Creationism v. evolution in schools has been for many years a battle in the nation's culture war, and these days it's no different.
Texas had an evolution casualty in the recent resignation of a state education official over the divide, Florida next week will consider acknowledging evolution by name for the first time in its proposed new curriculum, and South Carolina in December approved a textbook teaching evolution after a skirmish over its content.
But though evolution has won some recent battles, its supporters aren't relaxing. Instead, they're bracing against what they see as a growing effort to undermine the theory's credibility.
"There's a big push to teach the weaknesses of evolution," said Dan Quinn, a spokesman for the Texas Freedom Network, which supports separation of church and state. "It's all just phony arguments in an attempt to raise doubt among students that evolution is a valid theory."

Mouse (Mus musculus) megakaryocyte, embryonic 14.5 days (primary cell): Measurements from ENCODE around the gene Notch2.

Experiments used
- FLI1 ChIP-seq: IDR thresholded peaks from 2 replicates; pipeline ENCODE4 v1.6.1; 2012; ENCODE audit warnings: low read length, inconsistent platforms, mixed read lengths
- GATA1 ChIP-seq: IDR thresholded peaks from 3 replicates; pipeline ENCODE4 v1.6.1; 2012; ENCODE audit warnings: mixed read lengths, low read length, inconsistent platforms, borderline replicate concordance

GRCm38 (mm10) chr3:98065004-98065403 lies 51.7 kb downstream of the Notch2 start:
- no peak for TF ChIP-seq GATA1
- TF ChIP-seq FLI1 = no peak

But evolution's detractors argue that the science has too many gaps to be considered ironclad. They say, for example, there is an incomplete fossil record to support evolution's claims and that random processes are incapable of producing complex systems.
"There are some very specific items where students are only getting one side of the story and we would like to see students getting all of the information," said Robert Crowther, a spokesman for the Seattle-based Discovery Institute, which favors more education about evolution's weaknesses. "If a 10th grader can understand some of the evidence that supports evolution, they can certainly learn some of the evidence that challenges it."
Over the years, those who oppose evolution have changed tactics. They originally pushed for schools to teach creationism. But when the U.S. Supreme Court in 1987 equated creationism with religion and found it unconstitutional for public schools, the movement began promoting the "intelligent design" argument as a scientific concept which posits that biological processes are so complex they must be the work of a greater force than nature.
Read the full report Evolution Battle Flares in States on Stateline.org's Web site.